Vandall (Randall Harris) and the crew. Transgression was artistically beautiful to watch. If you don’t have a copy of it, put this mag down ,hit google, and get a copy NOW

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Paul knew how important film was and how it could change things for the team, and wanted the stereotype taken off them. So I felt like Paul was a good guy I wanted help.

Stuff got done, they took it serious you know. At the time Paul Obrien and Hyperlite, were fighting the general view that people had of them as ski jocks. When Paul got Scott to sign for Hyperlite that was really the turning point for them. Paul said to Scott “Help us shed this jock image”.

Transgression was the film that is closest to my heart. I wasn’t trying to prove anything I was able just to show wakeboarding and its beauty and just life. I tried to be a pure as I could. I didn’t want any kinda bullshit in it. I loved making All or nothing. I loved working with that group of guys because it was a small and a tight group. Paul O’Brien would be on the phone to the guys: “Ronns coming to town let’s get it done” – get ready.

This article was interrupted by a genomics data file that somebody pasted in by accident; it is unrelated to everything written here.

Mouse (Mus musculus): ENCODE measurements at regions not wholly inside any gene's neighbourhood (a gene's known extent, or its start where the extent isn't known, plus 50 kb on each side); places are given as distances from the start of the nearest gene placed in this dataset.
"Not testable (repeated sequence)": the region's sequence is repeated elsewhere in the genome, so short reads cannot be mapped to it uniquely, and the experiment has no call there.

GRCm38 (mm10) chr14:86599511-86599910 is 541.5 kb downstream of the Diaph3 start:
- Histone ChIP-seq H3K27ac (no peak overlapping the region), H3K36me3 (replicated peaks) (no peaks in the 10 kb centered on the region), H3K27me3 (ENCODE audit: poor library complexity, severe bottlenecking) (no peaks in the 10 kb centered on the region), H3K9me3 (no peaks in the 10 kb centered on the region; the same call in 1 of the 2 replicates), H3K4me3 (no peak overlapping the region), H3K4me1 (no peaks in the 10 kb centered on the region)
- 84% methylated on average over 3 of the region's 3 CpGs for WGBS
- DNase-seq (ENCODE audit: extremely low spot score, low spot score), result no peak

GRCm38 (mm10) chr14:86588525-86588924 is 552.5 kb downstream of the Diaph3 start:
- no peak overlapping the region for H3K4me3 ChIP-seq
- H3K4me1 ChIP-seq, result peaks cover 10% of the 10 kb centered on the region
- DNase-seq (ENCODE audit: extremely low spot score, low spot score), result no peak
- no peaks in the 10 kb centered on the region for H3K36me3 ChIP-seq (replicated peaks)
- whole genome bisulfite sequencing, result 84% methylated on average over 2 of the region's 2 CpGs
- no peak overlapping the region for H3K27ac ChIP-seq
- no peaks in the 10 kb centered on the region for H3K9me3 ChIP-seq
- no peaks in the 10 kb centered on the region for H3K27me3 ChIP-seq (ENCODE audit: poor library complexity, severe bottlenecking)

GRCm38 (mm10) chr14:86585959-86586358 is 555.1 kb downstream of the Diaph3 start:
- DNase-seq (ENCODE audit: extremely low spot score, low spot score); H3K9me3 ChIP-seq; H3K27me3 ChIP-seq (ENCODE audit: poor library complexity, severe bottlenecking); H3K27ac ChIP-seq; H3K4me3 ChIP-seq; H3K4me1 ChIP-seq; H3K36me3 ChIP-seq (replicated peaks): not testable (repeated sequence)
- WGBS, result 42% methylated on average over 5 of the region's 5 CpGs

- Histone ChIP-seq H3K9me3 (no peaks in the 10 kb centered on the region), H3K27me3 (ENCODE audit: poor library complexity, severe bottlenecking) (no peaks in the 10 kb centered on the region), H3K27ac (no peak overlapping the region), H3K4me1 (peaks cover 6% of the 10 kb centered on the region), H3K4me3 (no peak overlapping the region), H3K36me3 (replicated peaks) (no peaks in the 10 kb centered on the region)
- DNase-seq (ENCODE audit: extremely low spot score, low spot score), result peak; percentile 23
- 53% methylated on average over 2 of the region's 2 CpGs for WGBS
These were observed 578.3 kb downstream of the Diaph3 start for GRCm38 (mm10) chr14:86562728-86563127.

Ronn, you’d started to produce films and become recognised for your style and determination. What sticks in your mind from back then?

could communicate how they wanted the world to view their values.

How things have changed. All you need today is a D5 or D7, and you’re as advanced as most filmmakers. Back in the day, it was a different story. Check out Ronn and the kit he had to hump around.

So, if you’re reading this and haven’t seen Ronn’s films, you really should get to it. If you want information on how to get hold of any of them drop me a mail

Ronn thanks for chatting I know that we’ll be chatting again.

After we’d made the film, I remember Paul coming over and hugging me. That says it all, really.

The films had such an impact on the industry, riders and brands. Fans, wakeboarders and, well, anyone who wanted to get into wakeboarding anywhere in the world could see what the riders were throwing down. Films could now inspire a new generation of riders.

Making the film, I remember spending a lot of time with Shaun Murry six weeks at a time staying at his house we wanted to get some great stuff from him. Then it was over to Parks, who wanted to be number one, so it was about making it happen, always working to get the best on sections. Films became so much more than just sections for the riders. This became even more apparent when we headed over to Japan, where getting of the bus, the guys got mobbed the guys were mobbed by the fans.